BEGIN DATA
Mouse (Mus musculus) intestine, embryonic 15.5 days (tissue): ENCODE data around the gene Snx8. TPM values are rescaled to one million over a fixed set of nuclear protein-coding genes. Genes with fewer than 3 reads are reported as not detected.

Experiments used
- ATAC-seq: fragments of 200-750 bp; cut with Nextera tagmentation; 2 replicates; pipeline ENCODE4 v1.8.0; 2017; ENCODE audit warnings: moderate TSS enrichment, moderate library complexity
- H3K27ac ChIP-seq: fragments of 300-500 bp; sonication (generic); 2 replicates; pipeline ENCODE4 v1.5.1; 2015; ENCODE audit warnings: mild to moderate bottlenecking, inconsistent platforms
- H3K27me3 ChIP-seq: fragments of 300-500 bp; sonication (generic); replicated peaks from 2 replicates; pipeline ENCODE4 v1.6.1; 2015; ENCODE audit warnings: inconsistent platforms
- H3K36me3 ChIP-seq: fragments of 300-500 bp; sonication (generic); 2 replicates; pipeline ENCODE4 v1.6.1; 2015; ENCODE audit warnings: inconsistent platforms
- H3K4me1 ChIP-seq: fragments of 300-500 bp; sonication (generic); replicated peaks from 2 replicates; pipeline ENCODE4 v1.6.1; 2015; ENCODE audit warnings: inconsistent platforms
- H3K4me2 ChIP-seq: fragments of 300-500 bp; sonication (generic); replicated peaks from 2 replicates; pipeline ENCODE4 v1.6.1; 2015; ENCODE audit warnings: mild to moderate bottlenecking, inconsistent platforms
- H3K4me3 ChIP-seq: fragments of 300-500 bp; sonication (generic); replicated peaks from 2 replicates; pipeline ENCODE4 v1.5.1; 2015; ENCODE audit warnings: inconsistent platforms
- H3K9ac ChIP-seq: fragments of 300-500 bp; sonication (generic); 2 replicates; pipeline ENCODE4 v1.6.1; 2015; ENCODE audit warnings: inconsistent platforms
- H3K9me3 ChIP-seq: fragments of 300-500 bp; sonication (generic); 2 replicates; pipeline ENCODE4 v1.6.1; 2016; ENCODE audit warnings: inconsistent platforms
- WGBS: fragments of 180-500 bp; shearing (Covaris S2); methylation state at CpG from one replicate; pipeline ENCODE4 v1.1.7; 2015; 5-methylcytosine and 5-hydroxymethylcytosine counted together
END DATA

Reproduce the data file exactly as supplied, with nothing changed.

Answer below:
Mouse (Mus musculus) intestine, embryonic 15.5 days (tissue): ENCODE data around the gene Snx8. TPM values are rescaled to one million over a fixed set of nuclear protein-coding genes. Genes with fewer than 3 reads are reported as not detected.

Experiments used
- ATAC-seq: fragments of 200-750 bp; cut with Nextera tagmentation; 2 replicates; pipeline ENCODE4 v1.8.0; 2017; ENCODE audit warnings: moderate TSS enrichment, moderate library complexity
- H3K27ac ChIP-seq: fragments of 300-500 bp; sonication (generic); 2 replicates; pipeline ENCODE4 v1.5.1; 2015; ENCODE audit warnings: mild to moderate bottlenecking, inconsistent platforms
- H3K27me3 ChIP-seq: fragments of 300-500 bp; sonication (generic); replicated peaks from 2 replicates; pipeline ENCODE4 v1.6.1; 2015; ENCODE audit warnings: inconsistent platforms
- H3K36me3 ChIP-seq: fragments of 300-500 bp; sonication (generic); 2 replicates; pipeline ENCODE4 v1.6.1; 2015; ENCODE audit warnings: inconsistent platforms
- H3K4me1 ChIP-seq: fragments of 300-500 bp; sonication (generic); replicated peaks from 2 replicates; pipeline ENCODE4 v1.6.1; 2015; ENCODE audit warnings: inconsistent platforms
- H3K4me2 ChIP-seq: fragments of 300-500 bp; sonication (generic); replicated peaks from 2 replicates; pipeline ENCODE4 v1.6.1; 2015; ENCODE audit warnings: mild to moderate bottlenecking, inconsistent platforms
- H3K4me3 ChIP-seq: fragments of 300-500 bp; sonication (generic); replicated peaks from 2 replicates; pipeline ENCODE4 v1.5.1; 2015; ENCODE audit warnings: inconsistent platforms
- H3K9ac ChIP-seq: fragments of 300-500 bp; sonication (generic); 2 replicates; pipeline ENCODE4 v1.6.1; 2015; ENCODE audit warnings: inconsistent platforms
- H3K9me3 ChIP-seq: fragments of 300-500 bp; sonication (generic); 2 replicates; pipeline ENCODE4 v1.6.1; 2016; ENCODE audit warnings: inconsistent platforms
- WGBS: fragments of 180-500 bp; shearing (Covaris S2); methylation state at CpG from one replicate; pipeline ENCODE4 v1.1.7; 2015; 5-methylcytosine and 5-hydroxymethylcytosine counted together